As Japanese companies are increasingly implementing ESG criteria, the Japanese market is being strongly influenced by passive investments. Archibald Ciganer, Portfolio Manager of the T. Rowe Price Japanese Equity Strategy, explains in a guest article why passive strategies are not enough to be correctly positioned in the Japan ESG trend.
The consideration of sustainability criteria has long been one of the top issues in the institutional investment scene. Spurred on by the renewal strategy (“Abenomics”) of Prime Minister Shinzo Abe, who has been in office since 2012, Japanese companies are currently implementing best practices in ESG (environmental, social, governance) at a rapid pace. They are driven not least by government initiatives and the requirements of local pension funds. This is because improved corporate governance is generally accompanied by a stronger focus on shareholder returns.
Better corporate governance means stronger focus on shareholder return
The share of passive investment products in Japan has increased massively over the last ten years. At the same time, there has been a sharp decline in actively managed investments and the associated qualitative sell-side research. The greatly reduced availability of local research capacities is now facing an environment of sustained upheaval, which is making itself felt at the economic and financial as well as the political and social levels. As a result, foreign investors particularly lack information on individual Japanese companies’ ESG activities and the resulting opportunities and risks. This is exacerbated by the fact that most passive strategies for Japanese equities are managed by global investment managers with little or no local representation. Participation rights in corporate matters can therefore only be exercised to a very limited extent or only reactively, or in most cases, not at all.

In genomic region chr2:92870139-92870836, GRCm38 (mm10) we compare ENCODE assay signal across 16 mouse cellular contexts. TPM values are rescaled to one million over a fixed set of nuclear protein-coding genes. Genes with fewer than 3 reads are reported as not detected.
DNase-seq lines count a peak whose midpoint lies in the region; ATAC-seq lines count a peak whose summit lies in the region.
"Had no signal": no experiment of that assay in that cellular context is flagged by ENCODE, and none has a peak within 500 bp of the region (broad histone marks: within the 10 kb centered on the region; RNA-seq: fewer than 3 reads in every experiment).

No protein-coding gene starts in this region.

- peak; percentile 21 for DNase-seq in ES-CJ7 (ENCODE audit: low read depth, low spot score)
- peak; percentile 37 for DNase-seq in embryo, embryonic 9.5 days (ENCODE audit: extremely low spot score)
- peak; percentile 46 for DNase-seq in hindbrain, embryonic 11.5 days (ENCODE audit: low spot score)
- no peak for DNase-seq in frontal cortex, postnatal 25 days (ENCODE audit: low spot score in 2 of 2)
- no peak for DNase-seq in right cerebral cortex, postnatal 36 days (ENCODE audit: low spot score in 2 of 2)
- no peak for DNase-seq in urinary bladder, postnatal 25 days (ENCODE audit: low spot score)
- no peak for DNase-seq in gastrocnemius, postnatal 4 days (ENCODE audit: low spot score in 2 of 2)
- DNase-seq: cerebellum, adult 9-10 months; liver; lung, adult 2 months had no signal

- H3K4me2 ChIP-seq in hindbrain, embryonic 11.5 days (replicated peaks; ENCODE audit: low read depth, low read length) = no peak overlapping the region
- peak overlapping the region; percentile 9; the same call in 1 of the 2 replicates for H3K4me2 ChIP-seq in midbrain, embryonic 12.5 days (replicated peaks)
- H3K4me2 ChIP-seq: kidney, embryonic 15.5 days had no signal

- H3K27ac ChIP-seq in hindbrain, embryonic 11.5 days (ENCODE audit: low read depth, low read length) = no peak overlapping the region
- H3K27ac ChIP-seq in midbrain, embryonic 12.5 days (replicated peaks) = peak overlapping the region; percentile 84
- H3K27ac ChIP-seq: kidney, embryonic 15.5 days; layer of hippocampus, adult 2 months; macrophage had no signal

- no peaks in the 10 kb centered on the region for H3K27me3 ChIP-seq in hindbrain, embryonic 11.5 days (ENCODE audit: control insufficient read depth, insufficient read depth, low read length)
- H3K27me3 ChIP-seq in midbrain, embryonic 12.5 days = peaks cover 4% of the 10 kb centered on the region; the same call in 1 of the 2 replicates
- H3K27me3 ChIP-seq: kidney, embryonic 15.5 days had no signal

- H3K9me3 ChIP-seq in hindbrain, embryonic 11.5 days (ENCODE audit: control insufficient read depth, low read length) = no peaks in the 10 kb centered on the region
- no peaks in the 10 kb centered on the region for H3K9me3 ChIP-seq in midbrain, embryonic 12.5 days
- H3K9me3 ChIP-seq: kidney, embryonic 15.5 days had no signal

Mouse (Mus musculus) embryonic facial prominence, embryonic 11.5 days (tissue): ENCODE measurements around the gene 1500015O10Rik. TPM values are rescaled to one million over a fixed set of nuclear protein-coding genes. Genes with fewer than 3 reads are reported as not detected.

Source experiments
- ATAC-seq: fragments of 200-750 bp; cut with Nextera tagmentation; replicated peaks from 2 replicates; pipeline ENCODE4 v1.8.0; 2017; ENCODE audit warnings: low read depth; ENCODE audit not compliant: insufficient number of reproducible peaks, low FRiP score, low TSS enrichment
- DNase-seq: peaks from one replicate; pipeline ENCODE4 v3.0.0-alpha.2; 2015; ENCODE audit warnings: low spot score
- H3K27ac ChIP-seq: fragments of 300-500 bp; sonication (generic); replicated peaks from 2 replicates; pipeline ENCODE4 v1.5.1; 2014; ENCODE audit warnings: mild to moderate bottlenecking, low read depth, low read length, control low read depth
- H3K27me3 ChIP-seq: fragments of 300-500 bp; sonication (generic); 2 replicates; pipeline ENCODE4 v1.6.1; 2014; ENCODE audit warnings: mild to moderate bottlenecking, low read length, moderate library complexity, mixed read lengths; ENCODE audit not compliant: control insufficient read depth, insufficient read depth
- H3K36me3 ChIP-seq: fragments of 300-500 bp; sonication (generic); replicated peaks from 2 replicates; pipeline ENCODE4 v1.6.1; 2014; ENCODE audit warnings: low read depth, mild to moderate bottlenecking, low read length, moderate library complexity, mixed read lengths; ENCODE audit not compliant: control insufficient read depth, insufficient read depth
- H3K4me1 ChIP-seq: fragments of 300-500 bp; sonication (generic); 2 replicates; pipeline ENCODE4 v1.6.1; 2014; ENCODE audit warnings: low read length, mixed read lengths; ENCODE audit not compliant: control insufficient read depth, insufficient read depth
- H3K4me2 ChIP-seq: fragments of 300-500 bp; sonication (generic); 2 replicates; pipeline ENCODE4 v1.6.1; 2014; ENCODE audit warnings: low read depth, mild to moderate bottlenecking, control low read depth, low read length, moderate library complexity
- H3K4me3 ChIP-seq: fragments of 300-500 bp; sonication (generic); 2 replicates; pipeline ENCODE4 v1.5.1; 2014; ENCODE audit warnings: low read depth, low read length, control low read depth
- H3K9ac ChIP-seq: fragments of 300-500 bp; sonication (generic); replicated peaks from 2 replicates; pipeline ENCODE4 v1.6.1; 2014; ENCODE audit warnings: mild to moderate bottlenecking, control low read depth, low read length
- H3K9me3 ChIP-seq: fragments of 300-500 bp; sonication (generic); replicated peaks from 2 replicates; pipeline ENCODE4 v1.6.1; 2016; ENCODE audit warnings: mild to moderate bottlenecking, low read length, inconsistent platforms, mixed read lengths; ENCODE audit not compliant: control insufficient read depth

Japan ESG: exclusion criteria dominate
The commitment of individual companies and a screening of the portfolios with regard to certain exclusion criteria are particularly important for institutional investors. These primarily include transactions with weapons and tobacco products. In addition to the analysis of traditional key financial figures, more and more active investors are demanding that the consideration of such requirements be incorporated into the investment decision process. This knowledge is important not only with regard to our own investment process, but also with regard to how investment opportunities in the Japanese stock market will shift in the future. In view of the rapid and consistent implementation of ESG standards by Japanese companies and the increasing importance of exerting a positive influence on large institutional investors, we do not believe that this development is a temporary trend.
Not a short-term trend
Though improvements in corporate governance in particular have led in recent years to rising shareholder returns, Shinzo Abe’s reform agenda now focuses more on promoting diversity in the workplace. The government, which sees a rising female employment rate as a response to Japan’s demographic decline, is especially focusing on increasing the proportion of women in senior management positions. We will continue to discuss these issues with local companies in order to understand and assess the changes and their impact on the financial centre for each individual Japanese company and share.
T. Rowe Price
Archibald Ciganer is the portfolio manager of the Japan Equity Strategy in the International Equity Division. He is a vice president of T. Rowe Price Group, Inc. and T. Rowe Price Japan, Inc.